Much of the commentary on this question sees two camps, whom some might call the Closers and the Openers. This article (albeit written from a Libertarian perspective) does a good job of portraying the best-foot-forward argument that each would mount:

Americans are divided about the best way to proceed from here, three months since the first case was diagnosed in the U.S. The division is more vivid and harsh on social networks than in the polls, where a vast majority of Americans still think strong lockdowns are the best idea moving forward. Such Americans think the economy needs to stay shut down by law until a vaccine or some effective treatment is developed that ensures no more, or a very tiny number of, people will be seriously harmed or killed by COVID-19.

On the other hand, some Americans think, on balance, the country’s overall quality of life demands we start letting people and businesses make their own decisions about whether it is safe to go out in public or conduct business openly, especially given access to simple prophylactic measures such as gloves and masks.

To the above perspectives I would add one that prioritizes fairness toward vulnerable and marginalized people. Maybe call this perspective the “Equalizers.” This view holds that the pandemic has intolerably intensified already existing inequities, and that mitigation must focus there first.

By acknowledging this third perspective, the conversation becomes more nuanced. The question is not a binary Open vs. Close one. Each perspective is in tension with two others. For instance, if we stay Closed, we not only must address the argument that a ruined economy may do more harm than the pandemic, but also the argument that Closure is harder on people who are already severely oppressed. Similarly, if we Open, we must ask how rushing back to work affects the vulnerable, low income who may well be on the front lines first, as well as what the broader effects of contagion could be.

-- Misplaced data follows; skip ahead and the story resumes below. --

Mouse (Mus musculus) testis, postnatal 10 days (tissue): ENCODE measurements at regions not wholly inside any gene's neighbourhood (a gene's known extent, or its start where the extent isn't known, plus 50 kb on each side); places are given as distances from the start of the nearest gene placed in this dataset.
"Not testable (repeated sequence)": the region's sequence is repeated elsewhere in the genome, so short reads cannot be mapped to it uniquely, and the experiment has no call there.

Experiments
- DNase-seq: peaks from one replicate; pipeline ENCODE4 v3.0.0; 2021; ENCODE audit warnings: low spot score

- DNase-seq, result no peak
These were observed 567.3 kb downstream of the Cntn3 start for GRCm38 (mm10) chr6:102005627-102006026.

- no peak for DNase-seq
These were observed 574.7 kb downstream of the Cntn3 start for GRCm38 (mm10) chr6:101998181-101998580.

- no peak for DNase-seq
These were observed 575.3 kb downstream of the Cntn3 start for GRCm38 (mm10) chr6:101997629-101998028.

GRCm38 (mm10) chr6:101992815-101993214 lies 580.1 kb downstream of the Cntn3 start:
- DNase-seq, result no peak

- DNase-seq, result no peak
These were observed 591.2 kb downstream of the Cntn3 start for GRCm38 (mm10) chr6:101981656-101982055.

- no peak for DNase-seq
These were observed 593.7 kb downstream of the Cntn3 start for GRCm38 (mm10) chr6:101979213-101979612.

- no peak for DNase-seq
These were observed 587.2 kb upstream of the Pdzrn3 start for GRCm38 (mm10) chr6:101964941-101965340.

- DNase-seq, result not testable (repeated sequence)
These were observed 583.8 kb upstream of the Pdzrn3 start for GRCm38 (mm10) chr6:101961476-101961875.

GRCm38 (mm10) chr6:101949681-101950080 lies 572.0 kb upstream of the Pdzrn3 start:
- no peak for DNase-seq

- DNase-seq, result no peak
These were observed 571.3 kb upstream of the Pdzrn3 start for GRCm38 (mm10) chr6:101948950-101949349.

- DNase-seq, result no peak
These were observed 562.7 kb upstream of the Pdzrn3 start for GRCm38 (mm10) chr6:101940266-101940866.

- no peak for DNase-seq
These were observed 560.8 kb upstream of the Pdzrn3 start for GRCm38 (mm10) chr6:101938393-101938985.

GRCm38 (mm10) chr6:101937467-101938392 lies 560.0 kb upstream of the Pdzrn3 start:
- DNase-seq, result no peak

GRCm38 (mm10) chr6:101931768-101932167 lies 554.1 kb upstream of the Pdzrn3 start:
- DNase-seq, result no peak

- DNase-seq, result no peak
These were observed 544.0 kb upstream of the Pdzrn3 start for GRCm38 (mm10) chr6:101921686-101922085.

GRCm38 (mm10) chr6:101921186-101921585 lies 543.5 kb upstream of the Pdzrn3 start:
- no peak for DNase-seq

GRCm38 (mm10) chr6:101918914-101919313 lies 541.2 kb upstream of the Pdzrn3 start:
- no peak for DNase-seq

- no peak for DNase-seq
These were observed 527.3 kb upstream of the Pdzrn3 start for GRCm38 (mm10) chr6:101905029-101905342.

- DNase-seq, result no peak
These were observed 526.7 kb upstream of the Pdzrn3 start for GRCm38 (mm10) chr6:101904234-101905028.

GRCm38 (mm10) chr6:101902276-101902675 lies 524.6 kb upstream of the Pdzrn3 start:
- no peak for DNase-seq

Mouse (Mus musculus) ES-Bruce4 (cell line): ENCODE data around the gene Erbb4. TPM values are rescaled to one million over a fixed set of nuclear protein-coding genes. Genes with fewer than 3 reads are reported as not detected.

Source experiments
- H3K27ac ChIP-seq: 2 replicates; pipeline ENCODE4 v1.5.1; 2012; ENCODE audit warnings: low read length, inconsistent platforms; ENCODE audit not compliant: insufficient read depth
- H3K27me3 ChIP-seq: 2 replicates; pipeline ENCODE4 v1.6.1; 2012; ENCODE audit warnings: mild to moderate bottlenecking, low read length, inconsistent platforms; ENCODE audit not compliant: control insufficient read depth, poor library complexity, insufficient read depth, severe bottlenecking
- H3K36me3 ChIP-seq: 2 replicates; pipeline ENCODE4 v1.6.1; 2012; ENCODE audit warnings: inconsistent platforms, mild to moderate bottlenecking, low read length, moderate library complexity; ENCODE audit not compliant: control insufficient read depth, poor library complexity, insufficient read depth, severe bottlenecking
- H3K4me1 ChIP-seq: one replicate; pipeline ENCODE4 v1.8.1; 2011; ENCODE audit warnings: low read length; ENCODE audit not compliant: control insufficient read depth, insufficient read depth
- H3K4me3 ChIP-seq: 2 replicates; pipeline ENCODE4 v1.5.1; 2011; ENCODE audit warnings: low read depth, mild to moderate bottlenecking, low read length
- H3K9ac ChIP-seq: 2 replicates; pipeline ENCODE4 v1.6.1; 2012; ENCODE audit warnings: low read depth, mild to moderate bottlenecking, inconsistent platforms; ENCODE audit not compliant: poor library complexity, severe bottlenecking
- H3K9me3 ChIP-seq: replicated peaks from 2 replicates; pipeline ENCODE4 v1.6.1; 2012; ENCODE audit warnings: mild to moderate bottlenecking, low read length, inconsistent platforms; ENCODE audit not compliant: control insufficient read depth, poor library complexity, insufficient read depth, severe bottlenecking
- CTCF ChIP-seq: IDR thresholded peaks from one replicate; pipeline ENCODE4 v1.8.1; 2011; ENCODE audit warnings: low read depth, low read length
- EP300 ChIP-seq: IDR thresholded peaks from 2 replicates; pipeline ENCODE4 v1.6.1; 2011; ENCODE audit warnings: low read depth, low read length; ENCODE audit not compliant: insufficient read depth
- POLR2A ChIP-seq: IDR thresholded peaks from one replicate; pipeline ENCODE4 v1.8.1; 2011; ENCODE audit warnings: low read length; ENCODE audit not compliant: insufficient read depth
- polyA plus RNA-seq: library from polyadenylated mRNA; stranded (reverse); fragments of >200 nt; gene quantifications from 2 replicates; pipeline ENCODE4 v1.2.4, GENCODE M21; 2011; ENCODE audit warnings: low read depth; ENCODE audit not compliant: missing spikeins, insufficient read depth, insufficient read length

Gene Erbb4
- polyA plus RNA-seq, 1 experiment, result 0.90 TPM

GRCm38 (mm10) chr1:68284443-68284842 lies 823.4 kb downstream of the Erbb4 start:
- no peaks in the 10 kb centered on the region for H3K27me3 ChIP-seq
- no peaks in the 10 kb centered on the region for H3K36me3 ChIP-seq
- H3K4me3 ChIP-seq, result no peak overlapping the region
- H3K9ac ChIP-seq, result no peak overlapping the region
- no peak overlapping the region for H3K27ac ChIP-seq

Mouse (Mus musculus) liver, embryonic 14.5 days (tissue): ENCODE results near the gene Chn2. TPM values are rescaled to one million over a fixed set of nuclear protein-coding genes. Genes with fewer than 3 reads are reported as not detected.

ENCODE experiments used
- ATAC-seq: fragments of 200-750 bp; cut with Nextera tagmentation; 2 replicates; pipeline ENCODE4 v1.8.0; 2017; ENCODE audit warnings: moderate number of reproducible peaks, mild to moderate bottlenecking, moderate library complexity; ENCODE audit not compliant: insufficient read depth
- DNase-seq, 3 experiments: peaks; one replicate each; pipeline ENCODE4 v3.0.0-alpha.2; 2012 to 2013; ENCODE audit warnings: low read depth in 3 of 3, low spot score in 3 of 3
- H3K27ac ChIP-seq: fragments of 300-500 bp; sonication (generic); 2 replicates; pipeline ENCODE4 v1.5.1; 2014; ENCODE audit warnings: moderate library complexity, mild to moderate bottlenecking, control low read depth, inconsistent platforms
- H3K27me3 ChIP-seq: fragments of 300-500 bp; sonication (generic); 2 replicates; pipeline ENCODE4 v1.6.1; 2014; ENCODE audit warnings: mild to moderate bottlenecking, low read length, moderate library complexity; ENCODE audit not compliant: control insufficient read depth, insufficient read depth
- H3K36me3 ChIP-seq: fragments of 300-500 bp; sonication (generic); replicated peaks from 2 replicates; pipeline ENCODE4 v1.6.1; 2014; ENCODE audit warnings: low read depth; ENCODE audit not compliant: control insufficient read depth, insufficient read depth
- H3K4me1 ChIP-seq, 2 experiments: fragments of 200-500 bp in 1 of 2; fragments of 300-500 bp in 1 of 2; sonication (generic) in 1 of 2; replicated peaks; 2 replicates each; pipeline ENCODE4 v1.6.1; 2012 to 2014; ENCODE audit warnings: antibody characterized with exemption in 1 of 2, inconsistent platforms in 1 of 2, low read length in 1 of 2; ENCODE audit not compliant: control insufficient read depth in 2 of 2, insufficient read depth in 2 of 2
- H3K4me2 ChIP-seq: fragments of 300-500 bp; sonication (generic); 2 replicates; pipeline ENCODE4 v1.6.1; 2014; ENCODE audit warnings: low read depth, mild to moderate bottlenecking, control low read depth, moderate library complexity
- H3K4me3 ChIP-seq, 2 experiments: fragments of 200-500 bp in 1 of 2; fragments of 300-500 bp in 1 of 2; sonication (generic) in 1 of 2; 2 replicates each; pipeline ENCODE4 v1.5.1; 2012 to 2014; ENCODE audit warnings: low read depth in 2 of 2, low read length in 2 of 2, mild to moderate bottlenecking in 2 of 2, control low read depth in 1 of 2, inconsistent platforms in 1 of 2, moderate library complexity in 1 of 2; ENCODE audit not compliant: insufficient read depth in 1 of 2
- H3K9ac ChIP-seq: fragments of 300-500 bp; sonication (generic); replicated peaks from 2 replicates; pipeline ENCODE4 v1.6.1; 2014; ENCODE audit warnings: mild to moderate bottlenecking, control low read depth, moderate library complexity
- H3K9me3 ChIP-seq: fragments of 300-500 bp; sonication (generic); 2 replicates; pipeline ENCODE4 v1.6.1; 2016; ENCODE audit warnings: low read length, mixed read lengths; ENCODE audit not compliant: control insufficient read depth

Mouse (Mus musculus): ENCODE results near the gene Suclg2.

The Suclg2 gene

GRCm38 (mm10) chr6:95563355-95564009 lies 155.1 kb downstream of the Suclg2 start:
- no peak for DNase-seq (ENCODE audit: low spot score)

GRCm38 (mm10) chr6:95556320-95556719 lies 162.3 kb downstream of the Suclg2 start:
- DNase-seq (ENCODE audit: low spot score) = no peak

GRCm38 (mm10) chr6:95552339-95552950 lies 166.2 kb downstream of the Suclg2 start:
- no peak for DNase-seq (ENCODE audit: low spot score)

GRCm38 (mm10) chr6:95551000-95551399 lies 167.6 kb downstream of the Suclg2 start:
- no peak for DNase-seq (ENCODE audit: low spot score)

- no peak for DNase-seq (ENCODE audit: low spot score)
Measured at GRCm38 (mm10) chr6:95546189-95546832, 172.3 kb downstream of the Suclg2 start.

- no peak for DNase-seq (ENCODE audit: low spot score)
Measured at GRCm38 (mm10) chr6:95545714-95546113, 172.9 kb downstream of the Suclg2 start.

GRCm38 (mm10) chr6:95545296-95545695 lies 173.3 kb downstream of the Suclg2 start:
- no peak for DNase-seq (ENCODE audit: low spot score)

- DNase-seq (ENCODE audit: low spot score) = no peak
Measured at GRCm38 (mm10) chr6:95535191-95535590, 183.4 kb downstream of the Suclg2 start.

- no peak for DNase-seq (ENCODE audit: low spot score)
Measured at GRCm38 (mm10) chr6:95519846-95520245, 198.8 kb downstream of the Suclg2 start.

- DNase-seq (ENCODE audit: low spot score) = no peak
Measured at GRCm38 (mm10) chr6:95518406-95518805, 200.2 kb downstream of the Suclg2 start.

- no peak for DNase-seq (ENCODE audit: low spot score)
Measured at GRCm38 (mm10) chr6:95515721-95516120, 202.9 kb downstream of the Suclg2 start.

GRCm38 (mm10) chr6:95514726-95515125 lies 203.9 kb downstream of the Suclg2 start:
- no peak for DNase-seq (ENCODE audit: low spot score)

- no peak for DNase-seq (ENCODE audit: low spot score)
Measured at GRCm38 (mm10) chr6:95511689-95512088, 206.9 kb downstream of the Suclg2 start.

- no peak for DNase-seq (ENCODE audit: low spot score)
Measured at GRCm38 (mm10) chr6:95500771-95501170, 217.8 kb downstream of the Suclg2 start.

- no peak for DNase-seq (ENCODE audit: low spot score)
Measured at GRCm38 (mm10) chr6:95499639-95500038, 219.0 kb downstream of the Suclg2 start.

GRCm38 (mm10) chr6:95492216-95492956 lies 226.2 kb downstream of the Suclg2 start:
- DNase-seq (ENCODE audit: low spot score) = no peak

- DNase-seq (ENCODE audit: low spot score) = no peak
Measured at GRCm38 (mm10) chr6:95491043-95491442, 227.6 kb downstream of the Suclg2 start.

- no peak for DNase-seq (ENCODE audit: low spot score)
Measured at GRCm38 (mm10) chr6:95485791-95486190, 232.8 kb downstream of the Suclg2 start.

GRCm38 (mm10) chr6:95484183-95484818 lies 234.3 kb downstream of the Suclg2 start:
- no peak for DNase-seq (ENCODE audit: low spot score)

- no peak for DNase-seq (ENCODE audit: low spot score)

Covid-19: Dealing with Moral Dilemmas in Everyday Life

Many of us are more secluded than usual right now. Some are living more closely with family members. Some are facing great difficulty in some personal or professional realm. For some, essential workers, care-givers, and others, life has sped up. We all, though, must look at ourselves clearly when we retire at night, able to answer the question: Have I acted rightly?

For some, it feels ever more difficult to answer this question right now.

Rushworth M. Kidder

A mentor early in my career, Rushworth M. Kidder (whose passage I still mourn), was a renowned expert on practical ethical decision making. In his book, How Good People Make Tough Choices, Rush developed a framework for thinking about moral dilemmas: difficult questions that pit one right action against another.